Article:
Kremer’s work in both series is technically strong and demonstrates how simple but unexpected elements can be combined to make views of the city that are unique and celebratory without being overly romantic. This is a quality that makes for great urban art (and great art in general).
The exhibition will remain on display at Robert Koch Gallery through Saturday, June 15. If you are in San Francisco this Friday or Saturday, I strongly recommend checking it out.
1 tr, broadway, bronx, elevated, monochrome, new york, NYC, Photography, subway, Wordless Wednesday
Today, we visit the Ed Koch Queensboro Bridge to mark the passing today of former New York Mayor Ed Koch. The bridge, which carries New York State Route 25 from Queens to its terminus in Manhattan at 2nd Avenue, is known locally at the “59th Street Bridge.” It’s actually over 100 years old, having opened in 1909.
The Queens side connects to a tangled nexus of ramps that are mixed up with elevated subway structures. And as these structures are all aging, they become interesting photographic subjects. The bridge was named in honor of the former mayor in 2010.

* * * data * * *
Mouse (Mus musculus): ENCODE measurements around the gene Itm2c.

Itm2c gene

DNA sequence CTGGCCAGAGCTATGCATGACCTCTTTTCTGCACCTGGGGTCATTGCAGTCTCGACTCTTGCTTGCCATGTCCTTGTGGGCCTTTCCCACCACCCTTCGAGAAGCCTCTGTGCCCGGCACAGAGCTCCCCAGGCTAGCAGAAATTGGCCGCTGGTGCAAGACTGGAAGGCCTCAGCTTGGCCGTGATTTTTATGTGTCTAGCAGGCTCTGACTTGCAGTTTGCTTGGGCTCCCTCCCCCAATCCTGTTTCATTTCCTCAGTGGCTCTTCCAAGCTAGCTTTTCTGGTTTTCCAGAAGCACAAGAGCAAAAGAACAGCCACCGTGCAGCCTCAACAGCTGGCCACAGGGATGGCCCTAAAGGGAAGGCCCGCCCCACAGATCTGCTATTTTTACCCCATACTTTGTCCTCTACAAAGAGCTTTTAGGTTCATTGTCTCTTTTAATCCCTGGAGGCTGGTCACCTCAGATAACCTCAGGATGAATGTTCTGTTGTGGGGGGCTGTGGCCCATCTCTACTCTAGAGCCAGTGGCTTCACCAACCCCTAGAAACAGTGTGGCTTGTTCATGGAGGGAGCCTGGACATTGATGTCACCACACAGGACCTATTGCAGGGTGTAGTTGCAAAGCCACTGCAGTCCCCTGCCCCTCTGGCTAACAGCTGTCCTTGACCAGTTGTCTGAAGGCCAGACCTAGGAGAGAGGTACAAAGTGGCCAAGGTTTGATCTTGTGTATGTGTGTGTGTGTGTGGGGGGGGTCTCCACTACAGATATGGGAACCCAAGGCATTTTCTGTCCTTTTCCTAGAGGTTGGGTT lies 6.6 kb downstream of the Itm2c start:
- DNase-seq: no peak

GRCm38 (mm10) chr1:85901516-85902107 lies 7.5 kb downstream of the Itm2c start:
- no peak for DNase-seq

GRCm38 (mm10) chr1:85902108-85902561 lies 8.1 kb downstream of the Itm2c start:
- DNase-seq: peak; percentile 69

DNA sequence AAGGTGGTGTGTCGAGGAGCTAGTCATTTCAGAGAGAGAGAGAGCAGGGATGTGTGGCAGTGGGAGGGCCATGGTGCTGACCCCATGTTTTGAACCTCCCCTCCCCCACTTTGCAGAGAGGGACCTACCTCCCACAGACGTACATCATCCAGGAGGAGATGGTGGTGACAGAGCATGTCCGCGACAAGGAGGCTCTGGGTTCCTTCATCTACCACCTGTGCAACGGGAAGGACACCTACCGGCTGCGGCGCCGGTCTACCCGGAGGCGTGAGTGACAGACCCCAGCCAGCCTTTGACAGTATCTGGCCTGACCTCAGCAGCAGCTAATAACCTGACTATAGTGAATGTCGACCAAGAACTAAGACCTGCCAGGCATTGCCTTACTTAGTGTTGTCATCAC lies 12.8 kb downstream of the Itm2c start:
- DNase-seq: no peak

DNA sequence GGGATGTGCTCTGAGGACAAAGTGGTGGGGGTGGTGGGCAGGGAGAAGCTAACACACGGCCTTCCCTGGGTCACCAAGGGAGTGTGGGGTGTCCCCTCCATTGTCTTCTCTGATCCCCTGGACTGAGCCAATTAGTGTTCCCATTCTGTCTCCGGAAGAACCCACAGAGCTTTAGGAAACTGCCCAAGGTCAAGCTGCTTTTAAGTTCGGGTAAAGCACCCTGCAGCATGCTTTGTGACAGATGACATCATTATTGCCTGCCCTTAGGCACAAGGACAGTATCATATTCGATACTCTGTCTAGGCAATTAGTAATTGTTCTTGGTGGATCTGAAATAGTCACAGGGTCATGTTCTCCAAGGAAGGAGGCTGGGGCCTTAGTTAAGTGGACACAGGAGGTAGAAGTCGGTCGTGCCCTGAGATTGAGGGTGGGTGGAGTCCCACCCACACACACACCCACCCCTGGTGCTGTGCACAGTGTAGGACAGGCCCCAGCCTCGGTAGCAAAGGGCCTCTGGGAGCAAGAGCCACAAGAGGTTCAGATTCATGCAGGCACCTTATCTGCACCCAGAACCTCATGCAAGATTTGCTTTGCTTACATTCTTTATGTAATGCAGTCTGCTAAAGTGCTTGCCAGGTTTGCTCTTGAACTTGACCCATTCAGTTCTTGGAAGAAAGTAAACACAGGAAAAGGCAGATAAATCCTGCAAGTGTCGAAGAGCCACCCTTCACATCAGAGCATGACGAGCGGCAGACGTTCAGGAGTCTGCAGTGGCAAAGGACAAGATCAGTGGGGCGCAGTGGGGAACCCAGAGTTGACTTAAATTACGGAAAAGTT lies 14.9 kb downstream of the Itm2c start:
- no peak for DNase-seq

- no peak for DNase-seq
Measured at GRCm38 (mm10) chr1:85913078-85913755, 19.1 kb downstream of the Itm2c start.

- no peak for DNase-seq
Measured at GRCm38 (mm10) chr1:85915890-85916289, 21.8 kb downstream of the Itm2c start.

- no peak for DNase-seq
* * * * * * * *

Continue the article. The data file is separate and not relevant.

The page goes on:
Here is cute video that has been circulating today, in which Mayor Koch welcomes passersby (including the current mayor) to “my bridge”. (You need only watch the segment until about 2:00)
It’s very typical of his style, being a larger-than-life character but also a bit self-deprecating. It is quintessentially “New York”. From the New York Times obituary:
…out among the people or facing a news media circus in the Blue Room at City Hall, he was a feisty, slippery egoist who could not be pinned down by questioners and who could outtalk anybody in the authentic voice of New York: as opinionated as a Flatbush cabby, as loud as the scrums on 42nd Street, as pugnacious as a West Side reform Democrat mother.
I did have the opportunity to meet him twice on visits back from Yale to New York City, as part of the Yale Political Union. Although my colleagues seemed to treat him rather coldly, I was quite happy for the experience.